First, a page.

What does the Camden story mean to you?
What is the importance of the Camden story?
What is the relevance of the Camden story?
These appear to be simple questions. But are they really?
So, what is the Camden story?
What is the Camden story?
The Camden story is a collection of tales, memories, recollections, myths, legends, songs, poems and folklore about our local area. It is a history of Camden and its surrounding area. I have created one version of this in the form of a 1939 district map.
Camden storytelling is as old as humanity starting in the Dreamtime.
The latest version is the European story started with The Cowpastures in 1795.
The Camden story is about the Camden community.
The Camden story is made up of dreamtime stories, family stories, community stories, settler stories, local stories, business stories, personal stories and a host of others.
These stories are created by the people and events that they were involved with over centuries of time up the present.
Since its 1997 inception History Week has been an opportunity to tell the Camden story.
What is the relevance of the Camden story?
The relevance of the Camden story explains who is the local community, what they stand for, what their values are, their attitudes, political allegiances, emotional preferences, desires, behaviour, and lots more.
The Camden story explains who we are, where we came from, what are we doing here, what are our values and attitudes, hopes and aspirations, dreams, losses and devastation, destruction, violence, mystery, emotions, feelings, and lots more. The Camden story allows us to understand ourselves and provide meaning to our existence.
Local businesses use the Camden story as one of their marketing tools to sell local residents lots of stuff. There is the use of images, logos, branding, slogans, objects, window displays, songs, pamphlets, newspapers, magazines and other marketing tools.
What is the use of the Camden story?
The Camden story allows us to see the past in a number of ways that can impact on our daily lives. They include:
- the past is just as a series of events and people that do not impact on daily lives;
- the past is the source of the values, attitudes and traditions by which we live our daily lives;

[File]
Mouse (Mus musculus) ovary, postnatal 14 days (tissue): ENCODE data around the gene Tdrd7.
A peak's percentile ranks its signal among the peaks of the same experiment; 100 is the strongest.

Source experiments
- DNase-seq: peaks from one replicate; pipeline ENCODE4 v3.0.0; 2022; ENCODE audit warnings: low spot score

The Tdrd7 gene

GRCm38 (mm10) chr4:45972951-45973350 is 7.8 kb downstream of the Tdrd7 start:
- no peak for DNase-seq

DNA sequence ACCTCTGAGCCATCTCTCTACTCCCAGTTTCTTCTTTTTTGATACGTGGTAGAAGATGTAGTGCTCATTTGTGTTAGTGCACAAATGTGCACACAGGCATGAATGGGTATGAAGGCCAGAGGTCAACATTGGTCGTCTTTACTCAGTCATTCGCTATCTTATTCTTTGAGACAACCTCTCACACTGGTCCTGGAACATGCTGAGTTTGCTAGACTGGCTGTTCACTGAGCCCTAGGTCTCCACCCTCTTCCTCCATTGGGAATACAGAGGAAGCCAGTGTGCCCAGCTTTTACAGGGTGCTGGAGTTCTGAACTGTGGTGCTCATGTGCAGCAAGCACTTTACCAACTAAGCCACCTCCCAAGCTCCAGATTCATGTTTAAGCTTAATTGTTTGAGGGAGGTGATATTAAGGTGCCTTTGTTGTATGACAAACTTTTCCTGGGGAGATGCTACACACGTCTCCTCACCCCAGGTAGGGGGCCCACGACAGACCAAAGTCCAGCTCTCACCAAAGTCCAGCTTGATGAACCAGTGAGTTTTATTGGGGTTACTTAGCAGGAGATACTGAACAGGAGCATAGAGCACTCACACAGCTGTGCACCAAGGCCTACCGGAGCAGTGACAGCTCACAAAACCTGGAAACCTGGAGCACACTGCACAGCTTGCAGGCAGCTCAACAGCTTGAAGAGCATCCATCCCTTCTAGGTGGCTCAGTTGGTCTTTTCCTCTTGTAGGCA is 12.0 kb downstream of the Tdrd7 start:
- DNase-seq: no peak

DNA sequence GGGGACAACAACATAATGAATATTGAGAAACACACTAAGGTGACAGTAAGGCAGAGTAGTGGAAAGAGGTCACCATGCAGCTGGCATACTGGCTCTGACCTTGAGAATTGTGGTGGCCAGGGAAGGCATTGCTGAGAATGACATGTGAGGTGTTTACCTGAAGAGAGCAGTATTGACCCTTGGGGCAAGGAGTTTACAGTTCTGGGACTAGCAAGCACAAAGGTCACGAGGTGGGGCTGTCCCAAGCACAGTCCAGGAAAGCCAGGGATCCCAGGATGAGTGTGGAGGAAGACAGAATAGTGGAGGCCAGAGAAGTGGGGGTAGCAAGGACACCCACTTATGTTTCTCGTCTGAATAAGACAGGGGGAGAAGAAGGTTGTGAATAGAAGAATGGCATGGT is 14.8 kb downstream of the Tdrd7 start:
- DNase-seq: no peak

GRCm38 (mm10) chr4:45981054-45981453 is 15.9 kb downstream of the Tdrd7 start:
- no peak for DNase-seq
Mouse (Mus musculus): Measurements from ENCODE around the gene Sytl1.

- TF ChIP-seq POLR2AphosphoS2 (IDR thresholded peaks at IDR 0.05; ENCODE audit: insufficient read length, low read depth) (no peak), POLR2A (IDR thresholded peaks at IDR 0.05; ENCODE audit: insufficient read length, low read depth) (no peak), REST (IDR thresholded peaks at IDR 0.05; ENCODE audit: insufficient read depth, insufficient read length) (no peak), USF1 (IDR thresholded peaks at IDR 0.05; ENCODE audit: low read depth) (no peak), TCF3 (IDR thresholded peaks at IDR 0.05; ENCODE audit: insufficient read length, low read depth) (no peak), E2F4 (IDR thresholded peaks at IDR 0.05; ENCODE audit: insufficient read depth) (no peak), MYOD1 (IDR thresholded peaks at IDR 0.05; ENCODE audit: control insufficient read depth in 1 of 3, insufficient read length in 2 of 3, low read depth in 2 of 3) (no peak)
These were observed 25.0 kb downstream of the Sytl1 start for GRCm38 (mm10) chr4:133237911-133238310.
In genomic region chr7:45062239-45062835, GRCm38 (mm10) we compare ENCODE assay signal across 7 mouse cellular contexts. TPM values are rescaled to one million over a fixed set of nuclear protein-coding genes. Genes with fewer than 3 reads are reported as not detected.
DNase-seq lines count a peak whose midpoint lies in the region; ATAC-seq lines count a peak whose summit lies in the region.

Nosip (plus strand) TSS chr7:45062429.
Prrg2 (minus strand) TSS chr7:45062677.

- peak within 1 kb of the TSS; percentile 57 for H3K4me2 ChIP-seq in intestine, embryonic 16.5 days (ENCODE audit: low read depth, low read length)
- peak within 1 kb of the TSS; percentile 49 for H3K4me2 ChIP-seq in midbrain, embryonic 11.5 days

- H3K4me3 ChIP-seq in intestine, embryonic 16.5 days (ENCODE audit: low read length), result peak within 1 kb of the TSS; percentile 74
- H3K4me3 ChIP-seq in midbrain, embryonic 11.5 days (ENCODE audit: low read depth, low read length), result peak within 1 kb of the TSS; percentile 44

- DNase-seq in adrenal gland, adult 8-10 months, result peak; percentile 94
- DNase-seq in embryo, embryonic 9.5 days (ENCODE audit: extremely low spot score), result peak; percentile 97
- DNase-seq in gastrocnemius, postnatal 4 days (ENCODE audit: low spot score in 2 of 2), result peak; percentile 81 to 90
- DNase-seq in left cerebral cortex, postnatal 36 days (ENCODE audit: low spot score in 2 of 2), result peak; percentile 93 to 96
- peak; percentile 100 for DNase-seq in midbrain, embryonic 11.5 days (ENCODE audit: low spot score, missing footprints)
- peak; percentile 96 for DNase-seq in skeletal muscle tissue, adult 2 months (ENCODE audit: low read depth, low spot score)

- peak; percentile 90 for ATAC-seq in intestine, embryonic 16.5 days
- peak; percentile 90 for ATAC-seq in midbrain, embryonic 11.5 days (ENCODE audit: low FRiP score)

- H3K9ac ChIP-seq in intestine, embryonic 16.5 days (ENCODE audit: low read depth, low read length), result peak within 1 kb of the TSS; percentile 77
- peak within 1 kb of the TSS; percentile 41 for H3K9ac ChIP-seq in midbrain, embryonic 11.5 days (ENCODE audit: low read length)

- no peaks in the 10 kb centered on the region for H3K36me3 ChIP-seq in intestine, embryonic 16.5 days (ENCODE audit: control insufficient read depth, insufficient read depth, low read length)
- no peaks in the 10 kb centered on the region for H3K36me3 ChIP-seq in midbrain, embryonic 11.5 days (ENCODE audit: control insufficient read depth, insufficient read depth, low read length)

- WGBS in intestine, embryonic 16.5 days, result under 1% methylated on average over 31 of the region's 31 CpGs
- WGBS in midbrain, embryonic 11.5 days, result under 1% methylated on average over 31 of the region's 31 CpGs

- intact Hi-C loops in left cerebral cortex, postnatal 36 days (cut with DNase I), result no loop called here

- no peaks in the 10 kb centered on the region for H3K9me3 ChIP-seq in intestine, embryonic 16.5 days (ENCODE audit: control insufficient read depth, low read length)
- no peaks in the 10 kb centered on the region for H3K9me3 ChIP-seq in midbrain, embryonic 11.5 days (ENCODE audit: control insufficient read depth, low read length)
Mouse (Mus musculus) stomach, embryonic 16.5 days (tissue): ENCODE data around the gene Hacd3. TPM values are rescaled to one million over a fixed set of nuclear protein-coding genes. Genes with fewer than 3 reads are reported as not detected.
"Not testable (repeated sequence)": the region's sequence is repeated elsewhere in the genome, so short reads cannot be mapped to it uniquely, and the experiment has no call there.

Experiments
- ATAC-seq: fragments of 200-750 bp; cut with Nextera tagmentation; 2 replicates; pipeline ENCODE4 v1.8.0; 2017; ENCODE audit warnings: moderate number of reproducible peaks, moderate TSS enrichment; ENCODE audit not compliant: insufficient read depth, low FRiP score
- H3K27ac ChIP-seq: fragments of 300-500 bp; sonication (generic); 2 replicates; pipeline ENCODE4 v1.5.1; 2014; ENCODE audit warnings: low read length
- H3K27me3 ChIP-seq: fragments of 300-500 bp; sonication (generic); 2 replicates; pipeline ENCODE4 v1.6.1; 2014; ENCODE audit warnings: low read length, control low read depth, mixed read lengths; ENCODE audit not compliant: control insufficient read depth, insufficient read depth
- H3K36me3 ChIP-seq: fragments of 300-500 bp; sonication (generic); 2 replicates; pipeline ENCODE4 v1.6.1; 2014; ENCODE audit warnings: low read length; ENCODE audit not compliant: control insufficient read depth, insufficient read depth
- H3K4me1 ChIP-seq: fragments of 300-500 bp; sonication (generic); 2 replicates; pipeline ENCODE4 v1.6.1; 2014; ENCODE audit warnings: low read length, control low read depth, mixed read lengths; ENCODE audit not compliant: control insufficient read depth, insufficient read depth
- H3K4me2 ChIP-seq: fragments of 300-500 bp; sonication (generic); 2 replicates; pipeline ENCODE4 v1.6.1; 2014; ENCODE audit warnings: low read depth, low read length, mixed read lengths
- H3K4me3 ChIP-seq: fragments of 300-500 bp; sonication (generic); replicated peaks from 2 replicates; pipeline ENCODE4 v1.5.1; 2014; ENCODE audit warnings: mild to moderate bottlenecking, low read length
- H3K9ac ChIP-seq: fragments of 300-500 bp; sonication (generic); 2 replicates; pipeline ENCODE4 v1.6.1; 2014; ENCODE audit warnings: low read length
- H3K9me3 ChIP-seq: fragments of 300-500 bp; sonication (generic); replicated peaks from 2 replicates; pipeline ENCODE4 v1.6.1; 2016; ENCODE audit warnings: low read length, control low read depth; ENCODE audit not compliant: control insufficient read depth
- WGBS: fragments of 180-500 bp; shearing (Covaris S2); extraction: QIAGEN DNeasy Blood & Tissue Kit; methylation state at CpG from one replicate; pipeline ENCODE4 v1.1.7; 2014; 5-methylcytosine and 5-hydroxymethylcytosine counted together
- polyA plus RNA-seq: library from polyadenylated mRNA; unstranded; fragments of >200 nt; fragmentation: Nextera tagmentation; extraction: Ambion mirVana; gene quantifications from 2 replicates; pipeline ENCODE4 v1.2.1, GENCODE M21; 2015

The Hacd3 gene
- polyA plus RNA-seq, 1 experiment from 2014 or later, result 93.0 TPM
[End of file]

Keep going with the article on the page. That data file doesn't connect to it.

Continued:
- the past is a way of seeing the present and being critical of contemporary society that it is better or worse that the past;
- the present is part of the patterns that have developed from the past over time – some things stay the same (continuity) and some things change.
History offers a different approach to a question.
Historical subjects often differ from our expectations, assumptions and hopes.
The Camden storyteller will decide which stories are considered important enough to tell. Which stories are marginalised or forgotten or ignored – silent stories from the past.
The historian is well equipped to unpack and peel back the layers of the Camden story.
The tools used by the historian to unravel the Camden story might include: historical significance; continuity and change; progress and decline; evidence; historical empathy; and I will add hope and loss.
An understanding of this process is all called historical consciousness and has been examined in Anna Clark’s Private Lives Public History.
I feel that the themes of History Week 2020 provide convenient way to wrap up all of this.
The History Council of NSW has recast this in its Value of History Statement and its component parts and they are: identity; engaged citizens; strong communities; economic development; critical skills, leadership and legacy.
Just taking one of these component parts it is an interesting exercise to ask a question.
Does the Camden story contribute to making a strong community?
The Camden story assists building a strong and resilient community by providing stories about our community from past crises and disasters. These are examples that the community can draw on for examples and models of self-help.
A strong and resilient community is one that can bounce back and recover after a setback or disaster of some sort. It could be a natural disaster, market failure or social crisis.
The Camden story can tell citizens about past examples of active citizenship and volunteerism within Camden’s democratic processes from the past. There are stories about our local leaders from the past who helped shape today’s community in many ways.
The Camden story tells stories about family and social networks that criss-cross the district and are the glue that holds the Camden community together in a time of crisis – social capital.
Active citizenship contributes to community identity, a sense of belonging and stories about others who have contributed in their area contribute to placemaking and strengthening community resilience.